The first tithe was paid to the Levite. Israel paid this tithe to their ministry, who in turn interceded to God on their behalf. The priests told them how God wanted them to live, which produced a properly-lived, safer, happier, more meaningful life, which in turn brought many national and individual blessings, the greatest of which was a close relationship with God.

Today, the ministry is to perform the same function, except that there is more on the line because we have God's Spirit. As the ministry teaches us how to live and how to conduct our lives, we will be physically blessed for proving and following these instructions, but there is more at stake than this. We are to be changed inside, spiritually. We must have a right heart, be converted, and have the mind of God. God desires us to have perfect, godly character! The ministry today is much more important in this respect. The role of the ministry is to help perfect those whom God places in their care (Ephesians 4:11-12)

John O. Reid (1930-2016)
Tithing


 

Deuteronomy 14:22-27

This is the second tithe. This tithe is to be eaten, or consumed, before the LORD. It is not a tithe that goes to the priest, but it is a tithe for the individual's use at God's feasts, although he is not to forget the Levite.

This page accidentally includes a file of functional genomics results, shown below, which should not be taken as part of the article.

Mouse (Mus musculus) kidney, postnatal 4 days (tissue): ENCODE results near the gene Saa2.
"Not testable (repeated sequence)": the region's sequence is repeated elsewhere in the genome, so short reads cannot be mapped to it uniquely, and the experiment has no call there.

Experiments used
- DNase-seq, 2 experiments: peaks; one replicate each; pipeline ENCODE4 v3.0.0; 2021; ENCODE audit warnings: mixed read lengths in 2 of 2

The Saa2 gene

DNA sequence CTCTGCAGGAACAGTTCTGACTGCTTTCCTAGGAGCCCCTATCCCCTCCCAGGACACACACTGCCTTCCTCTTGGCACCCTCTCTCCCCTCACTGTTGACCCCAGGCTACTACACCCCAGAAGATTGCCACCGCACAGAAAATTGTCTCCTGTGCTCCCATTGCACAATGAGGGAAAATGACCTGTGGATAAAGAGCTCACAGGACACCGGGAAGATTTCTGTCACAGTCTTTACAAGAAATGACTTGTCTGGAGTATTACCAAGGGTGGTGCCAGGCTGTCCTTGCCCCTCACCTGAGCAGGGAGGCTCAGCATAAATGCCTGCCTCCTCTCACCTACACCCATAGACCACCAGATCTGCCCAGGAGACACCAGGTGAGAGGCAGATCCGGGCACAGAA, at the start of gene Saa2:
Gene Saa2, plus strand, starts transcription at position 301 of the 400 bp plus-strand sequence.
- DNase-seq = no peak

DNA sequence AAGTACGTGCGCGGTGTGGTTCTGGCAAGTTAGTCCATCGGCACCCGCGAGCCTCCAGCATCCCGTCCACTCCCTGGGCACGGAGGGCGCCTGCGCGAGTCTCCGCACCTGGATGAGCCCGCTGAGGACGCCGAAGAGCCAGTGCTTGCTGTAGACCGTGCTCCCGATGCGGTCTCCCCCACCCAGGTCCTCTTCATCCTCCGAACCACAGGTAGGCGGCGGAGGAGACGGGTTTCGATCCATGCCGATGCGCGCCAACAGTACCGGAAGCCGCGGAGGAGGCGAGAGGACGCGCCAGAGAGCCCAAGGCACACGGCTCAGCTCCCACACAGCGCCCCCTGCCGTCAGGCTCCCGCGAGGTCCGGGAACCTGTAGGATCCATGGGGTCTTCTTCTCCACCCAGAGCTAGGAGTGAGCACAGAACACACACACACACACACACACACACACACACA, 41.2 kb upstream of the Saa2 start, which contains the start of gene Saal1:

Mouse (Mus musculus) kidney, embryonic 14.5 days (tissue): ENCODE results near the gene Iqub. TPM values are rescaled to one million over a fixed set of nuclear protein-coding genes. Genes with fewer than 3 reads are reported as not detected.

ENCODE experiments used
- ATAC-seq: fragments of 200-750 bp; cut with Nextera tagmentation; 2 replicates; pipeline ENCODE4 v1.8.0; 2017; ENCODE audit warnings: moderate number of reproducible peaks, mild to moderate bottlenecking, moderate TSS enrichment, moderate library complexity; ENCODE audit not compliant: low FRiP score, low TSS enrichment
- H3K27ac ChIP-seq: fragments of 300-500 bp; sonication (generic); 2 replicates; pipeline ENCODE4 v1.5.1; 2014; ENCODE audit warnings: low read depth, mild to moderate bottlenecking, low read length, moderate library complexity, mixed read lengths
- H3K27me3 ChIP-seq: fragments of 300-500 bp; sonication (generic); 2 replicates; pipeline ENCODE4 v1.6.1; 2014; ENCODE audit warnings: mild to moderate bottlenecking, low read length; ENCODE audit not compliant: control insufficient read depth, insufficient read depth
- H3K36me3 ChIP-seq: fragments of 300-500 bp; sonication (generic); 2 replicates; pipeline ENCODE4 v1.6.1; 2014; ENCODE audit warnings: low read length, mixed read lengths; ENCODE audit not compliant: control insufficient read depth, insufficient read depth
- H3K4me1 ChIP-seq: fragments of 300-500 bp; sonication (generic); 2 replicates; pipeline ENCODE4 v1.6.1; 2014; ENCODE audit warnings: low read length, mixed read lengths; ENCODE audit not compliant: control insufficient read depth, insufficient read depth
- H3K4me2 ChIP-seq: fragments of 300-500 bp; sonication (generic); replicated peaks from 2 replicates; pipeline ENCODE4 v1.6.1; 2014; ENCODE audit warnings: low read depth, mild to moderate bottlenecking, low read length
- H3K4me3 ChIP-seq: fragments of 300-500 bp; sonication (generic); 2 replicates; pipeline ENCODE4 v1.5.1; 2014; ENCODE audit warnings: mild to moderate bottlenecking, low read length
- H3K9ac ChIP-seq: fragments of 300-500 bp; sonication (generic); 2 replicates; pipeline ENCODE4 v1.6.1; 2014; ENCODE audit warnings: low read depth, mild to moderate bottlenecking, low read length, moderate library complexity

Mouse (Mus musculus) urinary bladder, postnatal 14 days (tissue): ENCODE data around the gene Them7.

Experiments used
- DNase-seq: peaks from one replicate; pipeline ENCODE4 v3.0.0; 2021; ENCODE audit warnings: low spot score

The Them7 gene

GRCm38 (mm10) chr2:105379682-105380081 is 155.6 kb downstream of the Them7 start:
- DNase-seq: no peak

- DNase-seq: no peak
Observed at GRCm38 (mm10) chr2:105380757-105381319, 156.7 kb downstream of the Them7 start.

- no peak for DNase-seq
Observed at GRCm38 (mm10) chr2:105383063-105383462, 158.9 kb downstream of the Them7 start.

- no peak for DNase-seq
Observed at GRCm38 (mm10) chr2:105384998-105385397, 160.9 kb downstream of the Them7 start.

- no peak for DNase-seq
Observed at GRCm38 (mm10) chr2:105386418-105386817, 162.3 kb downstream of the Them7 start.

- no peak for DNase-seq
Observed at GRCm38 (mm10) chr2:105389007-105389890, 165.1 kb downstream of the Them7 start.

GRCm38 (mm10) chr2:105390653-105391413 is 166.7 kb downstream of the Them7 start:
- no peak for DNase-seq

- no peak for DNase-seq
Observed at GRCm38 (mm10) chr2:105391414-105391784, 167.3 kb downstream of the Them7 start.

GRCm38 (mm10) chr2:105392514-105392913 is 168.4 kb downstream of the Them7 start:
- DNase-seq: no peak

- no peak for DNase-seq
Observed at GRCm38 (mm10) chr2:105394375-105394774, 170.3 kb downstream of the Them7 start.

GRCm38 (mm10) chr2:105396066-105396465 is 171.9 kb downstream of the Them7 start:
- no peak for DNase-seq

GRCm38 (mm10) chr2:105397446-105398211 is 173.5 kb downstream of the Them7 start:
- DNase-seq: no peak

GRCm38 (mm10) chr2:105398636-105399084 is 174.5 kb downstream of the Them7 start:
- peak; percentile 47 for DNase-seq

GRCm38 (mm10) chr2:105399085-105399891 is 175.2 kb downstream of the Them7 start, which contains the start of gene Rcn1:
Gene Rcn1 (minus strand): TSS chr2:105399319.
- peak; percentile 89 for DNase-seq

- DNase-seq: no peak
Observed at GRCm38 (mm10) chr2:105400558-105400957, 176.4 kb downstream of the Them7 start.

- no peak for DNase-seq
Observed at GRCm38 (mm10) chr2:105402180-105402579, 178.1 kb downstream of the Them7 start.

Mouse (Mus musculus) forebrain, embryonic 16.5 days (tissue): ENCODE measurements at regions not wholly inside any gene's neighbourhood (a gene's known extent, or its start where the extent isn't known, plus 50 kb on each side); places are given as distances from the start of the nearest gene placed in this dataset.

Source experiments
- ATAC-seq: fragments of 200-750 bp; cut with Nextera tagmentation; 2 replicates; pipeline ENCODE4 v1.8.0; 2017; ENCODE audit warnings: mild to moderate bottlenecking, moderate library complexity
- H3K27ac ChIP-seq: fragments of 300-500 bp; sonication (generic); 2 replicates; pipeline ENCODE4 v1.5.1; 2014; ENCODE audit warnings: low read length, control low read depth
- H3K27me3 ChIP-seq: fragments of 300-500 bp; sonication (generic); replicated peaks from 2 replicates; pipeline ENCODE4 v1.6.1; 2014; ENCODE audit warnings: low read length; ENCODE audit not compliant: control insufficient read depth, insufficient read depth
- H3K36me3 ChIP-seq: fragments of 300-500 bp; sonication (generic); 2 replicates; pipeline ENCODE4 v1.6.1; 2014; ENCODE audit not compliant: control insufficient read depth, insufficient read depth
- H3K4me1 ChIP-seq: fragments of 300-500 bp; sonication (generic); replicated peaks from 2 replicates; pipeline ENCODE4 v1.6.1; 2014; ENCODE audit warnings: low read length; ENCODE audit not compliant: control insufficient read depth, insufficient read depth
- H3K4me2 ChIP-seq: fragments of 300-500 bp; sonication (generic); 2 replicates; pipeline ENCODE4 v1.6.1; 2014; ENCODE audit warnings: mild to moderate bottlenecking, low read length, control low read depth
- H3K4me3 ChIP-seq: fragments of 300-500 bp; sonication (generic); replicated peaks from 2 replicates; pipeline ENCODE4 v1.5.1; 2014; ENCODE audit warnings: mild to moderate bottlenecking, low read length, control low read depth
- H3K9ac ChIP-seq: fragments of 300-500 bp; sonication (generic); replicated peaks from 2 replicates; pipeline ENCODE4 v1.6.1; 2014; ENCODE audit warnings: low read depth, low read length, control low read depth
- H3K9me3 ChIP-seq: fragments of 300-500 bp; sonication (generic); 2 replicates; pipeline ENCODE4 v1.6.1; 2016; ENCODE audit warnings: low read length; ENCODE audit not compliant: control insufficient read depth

John O. Reid (1930-2016)
Tithing


 

Deuteronomy 14:28-29

Directly following the instruction concerning second tithe is the command for third tithe. This tithe is also not given to the Levites to do the work, but stored "within your gates." Nor is it to be set aside yearly to keep the Feasts, for this tithe is set aside "every third year."

The purpose for this third tithe is found in verse 29: It is God's welfare plan for the fatherless, widows, unemployed and the truly needy. After faithfully completing our third tithe year, we are entitled to ask God for a blessing upon His people (Deuteronomy 26:12-15).